At the beginning of the twentieth century, the wild animal story emerged in Canadian literature as a distinct genre, in which animals pursue their own interestssurvival for themselves, their offspring, and perhaps a mate, or the pure pleasure of their wildness. Bringing together some of the most celebrated wild animal stories, Ralph H. Lutts places them firmly in the context of heated controversies about animal intelligence and purposeful behavior. Widely regarded as entertaining and educational, the early storiesby Charles G. D. Roberts, Ernest Thompson Seton, John Muir, Jack London and othershad an avid readership among adults and children. But some naturalists and at least one hunterTheodore Rooseveltdiscredited these writers as "nature fakers," accusing them of falsely portraying animal behavior. The stories and commentaries collected here span the twentieth century. As present day animal behaviorists, psychologists, and the public attempt to sort out the meaning of what animals do and our obligations to them, Ralph Lutts maps some of the prominent features of our cultural landscape.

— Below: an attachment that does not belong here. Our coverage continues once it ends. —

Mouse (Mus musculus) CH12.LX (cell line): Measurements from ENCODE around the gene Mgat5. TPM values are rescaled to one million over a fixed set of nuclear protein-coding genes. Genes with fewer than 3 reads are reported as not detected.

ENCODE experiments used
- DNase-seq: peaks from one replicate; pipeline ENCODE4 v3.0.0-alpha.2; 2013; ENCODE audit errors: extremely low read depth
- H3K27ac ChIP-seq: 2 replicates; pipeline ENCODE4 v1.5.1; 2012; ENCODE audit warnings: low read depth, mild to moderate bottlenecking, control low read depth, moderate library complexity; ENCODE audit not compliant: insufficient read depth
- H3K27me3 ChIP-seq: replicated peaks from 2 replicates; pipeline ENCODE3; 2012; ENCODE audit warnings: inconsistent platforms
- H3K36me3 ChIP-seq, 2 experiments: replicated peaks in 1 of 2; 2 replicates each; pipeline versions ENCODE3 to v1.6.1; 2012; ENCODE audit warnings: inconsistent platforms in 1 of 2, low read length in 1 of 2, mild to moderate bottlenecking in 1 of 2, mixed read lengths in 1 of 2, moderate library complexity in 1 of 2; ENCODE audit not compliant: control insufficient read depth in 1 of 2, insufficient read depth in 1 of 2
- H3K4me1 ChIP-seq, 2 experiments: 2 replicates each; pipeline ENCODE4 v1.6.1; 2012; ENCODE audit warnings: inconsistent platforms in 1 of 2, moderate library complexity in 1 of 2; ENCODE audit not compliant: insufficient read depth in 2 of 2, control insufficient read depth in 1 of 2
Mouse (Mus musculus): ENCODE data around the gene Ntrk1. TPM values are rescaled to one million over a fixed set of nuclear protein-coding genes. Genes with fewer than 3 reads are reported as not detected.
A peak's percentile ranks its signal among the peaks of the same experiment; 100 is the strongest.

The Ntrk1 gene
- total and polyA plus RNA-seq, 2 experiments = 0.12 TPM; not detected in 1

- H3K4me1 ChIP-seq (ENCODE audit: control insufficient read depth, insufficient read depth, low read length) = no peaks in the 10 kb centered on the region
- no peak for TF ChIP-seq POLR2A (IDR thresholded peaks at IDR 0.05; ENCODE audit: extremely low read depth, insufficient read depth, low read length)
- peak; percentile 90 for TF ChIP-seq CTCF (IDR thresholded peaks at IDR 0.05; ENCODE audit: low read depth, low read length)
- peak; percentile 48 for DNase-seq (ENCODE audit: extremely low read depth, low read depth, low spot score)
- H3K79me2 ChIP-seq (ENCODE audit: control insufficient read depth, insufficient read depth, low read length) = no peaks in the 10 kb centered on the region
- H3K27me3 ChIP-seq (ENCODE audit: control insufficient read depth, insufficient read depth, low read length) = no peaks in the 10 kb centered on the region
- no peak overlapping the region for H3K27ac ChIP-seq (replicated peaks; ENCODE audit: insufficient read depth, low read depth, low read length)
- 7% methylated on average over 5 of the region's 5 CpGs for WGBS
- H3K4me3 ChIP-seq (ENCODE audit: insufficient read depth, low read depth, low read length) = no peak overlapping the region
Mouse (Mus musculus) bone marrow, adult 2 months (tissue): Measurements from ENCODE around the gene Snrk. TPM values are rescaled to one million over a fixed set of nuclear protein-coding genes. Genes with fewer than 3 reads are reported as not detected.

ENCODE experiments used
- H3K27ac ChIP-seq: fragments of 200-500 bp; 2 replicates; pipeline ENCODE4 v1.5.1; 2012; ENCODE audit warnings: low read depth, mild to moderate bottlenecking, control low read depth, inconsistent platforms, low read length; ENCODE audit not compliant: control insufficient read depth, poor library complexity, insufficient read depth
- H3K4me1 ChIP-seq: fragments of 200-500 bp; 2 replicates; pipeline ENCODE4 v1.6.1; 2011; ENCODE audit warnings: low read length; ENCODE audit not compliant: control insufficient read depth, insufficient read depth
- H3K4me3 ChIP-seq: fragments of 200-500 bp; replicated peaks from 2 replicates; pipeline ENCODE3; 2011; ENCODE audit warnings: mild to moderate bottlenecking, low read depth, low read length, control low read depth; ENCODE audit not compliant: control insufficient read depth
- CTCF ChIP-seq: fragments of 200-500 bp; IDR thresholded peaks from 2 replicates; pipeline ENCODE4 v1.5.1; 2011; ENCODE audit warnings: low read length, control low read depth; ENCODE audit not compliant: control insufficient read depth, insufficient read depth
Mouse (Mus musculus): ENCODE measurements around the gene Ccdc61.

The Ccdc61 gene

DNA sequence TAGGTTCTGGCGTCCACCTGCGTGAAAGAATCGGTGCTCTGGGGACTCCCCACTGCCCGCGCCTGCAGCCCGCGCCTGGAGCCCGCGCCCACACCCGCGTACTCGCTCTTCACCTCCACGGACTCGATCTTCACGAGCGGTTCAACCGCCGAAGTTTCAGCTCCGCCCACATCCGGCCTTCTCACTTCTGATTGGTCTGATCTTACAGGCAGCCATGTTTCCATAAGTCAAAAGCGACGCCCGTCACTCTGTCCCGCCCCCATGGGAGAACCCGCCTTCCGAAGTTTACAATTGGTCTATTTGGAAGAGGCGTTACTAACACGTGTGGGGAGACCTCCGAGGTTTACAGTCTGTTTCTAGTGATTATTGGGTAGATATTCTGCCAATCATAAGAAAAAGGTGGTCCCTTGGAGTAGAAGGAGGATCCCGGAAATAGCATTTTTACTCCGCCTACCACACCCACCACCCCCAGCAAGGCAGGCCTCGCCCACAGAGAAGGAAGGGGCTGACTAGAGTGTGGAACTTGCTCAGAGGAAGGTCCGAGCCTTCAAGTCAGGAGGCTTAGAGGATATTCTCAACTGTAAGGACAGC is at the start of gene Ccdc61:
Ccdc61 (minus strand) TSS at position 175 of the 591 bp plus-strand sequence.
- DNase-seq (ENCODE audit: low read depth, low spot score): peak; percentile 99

About the author
Ralph H. Lutts, Associate Faculty, Goddard College Off-Campus BA./MA Program and Adjunct Faculty, University of Virginia, Division of Continuing Education, is the author of The Nature Fakers: Wildlife, Science, and Sentiment.
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